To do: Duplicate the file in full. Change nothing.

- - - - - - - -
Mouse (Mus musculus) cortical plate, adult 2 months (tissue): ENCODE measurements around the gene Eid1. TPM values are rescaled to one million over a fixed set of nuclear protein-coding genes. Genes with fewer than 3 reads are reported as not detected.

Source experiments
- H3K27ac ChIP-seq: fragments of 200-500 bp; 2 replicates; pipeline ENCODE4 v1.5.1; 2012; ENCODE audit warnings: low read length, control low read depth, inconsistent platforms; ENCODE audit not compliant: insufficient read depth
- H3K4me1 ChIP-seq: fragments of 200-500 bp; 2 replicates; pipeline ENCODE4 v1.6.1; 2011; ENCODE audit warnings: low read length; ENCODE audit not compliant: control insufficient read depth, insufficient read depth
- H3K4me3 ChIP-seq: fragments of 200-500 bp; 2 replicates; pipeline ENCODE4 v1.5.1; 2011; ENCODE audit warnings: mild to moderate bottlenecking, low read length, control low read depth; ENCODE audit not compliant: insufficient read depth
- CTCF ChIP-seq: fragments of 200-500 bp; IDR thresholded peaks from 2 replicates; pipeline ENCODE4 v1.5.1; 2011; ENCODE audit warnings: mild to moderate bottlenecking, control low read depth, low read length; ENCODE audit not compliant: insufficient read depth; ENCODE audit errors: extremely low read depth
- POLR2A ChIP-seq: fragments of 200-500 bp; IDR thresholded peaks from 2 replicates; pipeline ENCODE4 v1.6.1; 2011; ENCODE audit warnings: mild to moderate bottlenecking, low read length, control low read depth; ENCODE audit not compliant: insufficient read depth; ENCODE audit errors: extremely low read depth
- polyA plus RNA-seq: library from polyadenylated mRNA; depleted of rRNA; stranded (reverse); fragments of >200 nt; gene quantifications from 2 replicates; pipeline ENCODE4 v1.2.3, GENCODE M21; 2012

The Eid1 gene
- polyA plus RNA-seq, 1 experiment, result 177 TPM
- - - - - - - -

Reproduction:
Mouse (Mus musculus) cortical plate, adult 2 months (tissue): ENCODE measurements around the gene Eid1. TPM values are rescaled to one million over a fixed set of nuclear protein-coding genes. Genes with fewer than 3 reads are reported as not detected.

Source experiments
- H3K27ac ChIP-seq: fragments of 200-500 bp; 2 replicates; pipeline ENCODE4 v1.5.1; 2012; ENCODE audit warnings: low read length, control low read depth, inconsistent platforms; ENCODE audit not compliant: insufficient read depth
- H3K4me1 ChIP-seq: fragments of 200-500 bp; 2 replicates; pipeline ENCODE4 v1.6.1; 2011; ENCODE audit warnings: low read length; ENCODE audit not compliant: control insufficient read depth, insufficient read depth
- H3K4me3 ChIP-seq: fragments of 200-500 bp; 2 replicates; pipeline ENCODE4 v1.5.1; 2011; ENCODE audit warnings: mild to moderate bottlenecking, low read length, control low read depth; ENCODE audit not compliant: insufficient read depth
- CTCF ChIP-seq: fragments of 200-500 bp; IDR thresholded peaks from 2 replicates; pipeline ENCODE4 v1.5.1; 2011; ENCODE audit warnings: mild to moderate bottlenecking, control low read depth, low read length; ENCODE audit not compliant: insufficient read depth; ENCODE audit errors: extremely low read depth
- POLR2A ChIP-seq: fragments of 200-500 bp; IDR thresholded peaks from 2 replicates; pipeline ENCODE4 v1.6.1; 2011; ENCODE audit warnings: mild to moderate bottlenecking, low read length, control low read depth; ENCODE audit not compliant: insufficient read depth; ENCODE audit errors: extremely low read depth
- polyA plus RNA-seq: library from polyadenylated mRNA; depleted of rRNA; stranded (reverse); fragments of >200 nt; gene quantifications from 2 replicates; pipeline ENCODE4 v1.2.3, GENCODE M21; 2012

The Eid1 gene
- polyA plus RNA-seq, 1 experiment, result 177 TPM